CLASS POLITICS AND PARTISAN CHANGE – Bartels:
Historically real income growth has been much stronger under democratic presidents
(especially true for the poorer side of spectrum), however the postwar period has seen
more conservative presidents than democratic (5 out of the 7 last presidencies were
o Why is that?
Maybe voters care more about other things than economy, maybe values
are more important to them?
• “Voters in a two party system must sometimes sacrifice secondary
concerns in order to support candidates who share their views on
the issues they care more about” –
2004: supposedly important role of the “values voters” in the victory of
G.W. Bush (especially opposition to gay marriage)
The goal of this text is to clarify the role of class, “moral values” and economic issues in
In search of the Working class:
A) Class politics and partisan change
Some scholars argue that the civil right era provoked (particularly on the part of lower
class whites) racial hostility. They suggest the basis of New Deal voting patterns have
given way to a new cleavage structure in which conservative ideology and cultural issues
brought large numbers of working class white in the Republican camp.
o BUT others argue that the migration for democrat votes to republican ones since
the 1950s come entirely from middle and upperincome voters. (Stonecash)
Along the same lines authors such as Nolan McCarthy or Keith Pole state
that income has been an increasingly strong factor of prediction for
o However: The 2004 elections saw an affluence of lower income citizens towards
the republican side (G. W. Bush won by 23 points the vote of the working class).
Who’s right? Have the 2004 elections marked a change in American
This contrast in opinions can be explained by the lack of one
understanding of the working class. Indeed, there are different notions as to
who counts as ‘working class’.
Defining working class:
o Stonecash: compares low middle and highincome voters
o Brooks: includes all white voters without a college degree
Problem with his definition is it is quite misleading to define people
without a college degree as “poorer folks”.
• 2004: 2/3 of white voters fit in that category. When asked most of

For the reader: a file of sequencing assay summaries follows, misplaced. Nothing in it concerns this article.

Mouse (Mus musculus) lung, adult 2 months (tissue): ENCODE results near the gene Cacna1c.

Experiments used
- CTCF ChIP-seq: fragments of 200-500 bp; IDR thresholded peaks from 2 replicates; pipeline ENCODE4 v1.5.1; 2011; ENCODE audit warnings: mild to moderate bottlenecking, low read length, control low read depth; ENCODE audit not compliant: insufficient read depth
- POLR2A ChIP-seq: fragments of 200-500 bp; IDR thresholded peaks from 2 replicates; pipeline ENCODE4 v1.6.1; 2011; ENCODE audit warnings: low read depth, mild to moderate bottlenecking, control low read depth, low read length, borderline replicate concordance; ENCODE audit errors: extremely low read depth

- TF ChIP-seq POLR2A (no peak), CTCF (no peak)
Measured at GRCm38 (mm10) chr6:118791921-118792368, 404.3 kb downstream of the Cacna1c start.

them define themselves as “middle class”. White voters without
college degrees whose incomes fell at bottom third of income distribution represented 2 percentage points of Bush’s margin
victory in 2004.
Disclaimer: This article limits its analysis to white voters explains Bartels this obviously causes
a distorted picture of the American party system however those distortion are particularly
relevant for an analysis of classrelated cleavages given the persistent correlation between race
and economic status in American Society. Nevertheless the distinctiveness of white political
behaviour and focus on whites in existing scholarly and popular literature make this limitation
expedient for his purpose.
When focusing on white people without a college degree, “working class” voters indeed
tend to be more republican
o Among the half century, noncollege degree voters votes have declined in the
Democratic party, but voters with college degree’s votes have increased.
The changing pattern of voting behaviour represented in the above document shouldn’t be
taken as sole evidence of a partisan realignment among white working class cultural
o 1 shift in voting behaviour is both larger and more consistent among college
graduates: seems odd to portray “working class” as the vanguard of whatever
political development these changes are supposed to reflect. o 2 Bear in mind, the make up of the two educational groups marched markedly
over the past half century. (More people have diplomas than in 1950s)
o 3 Lack of correspondence between formal education and concrete economic
circumstances makes educational attainment problematic as a basis for identifying
the “working class”.
Frank: usage of family income (absolute income) as class definer.
Bartels explain then that he categorizes people’s class status on the basis of their family income
relative to the overall distribution of incomes at any given time.
Low income/working class: bottom third of income distribution
Middle income/class: middle third of income distribution
High income: top third of income distribution
B) Has the white working class abandoned the Democratic Party?
(See figure 3.2) White presidential Vote by Income class 9522004
o This figure suggests the exact opposite of 3.1. Lowincome voters tend to vote
more form democrats.
o Shows that over the past halfcentury, economic status has become more important
not less important in structuring the presidential voting behaviour of white
Americans. Moreover the general trend in support for democratic presidential
candidates among whites in the bottom third of the income distribution has been
(See figure 3.3) White party identification by Income Class, 19522004
o Income gap increased.
o Overall decrease in democrat party identification
o This is entirely attributable to the demise of the Solid South as a bastion of
(See figure 3.4) Party identification by region (low income whites) 19522004
o South vs. Non South
o Decline of 46% in net democratic identification in the South.
o No particular trend of decline in nonSouth. In 2004 democrats outnumbered
republican by the same 10 points as in 1952.
o Erosion of democratic identification among lowincome whites is a phenomenon
only seen in the south.
o Democratic attachment between poor whites and more affluent whites appears
clearly both in South and in the rest of the country.
(See table 3.1) Trends in White democratic party identification by region and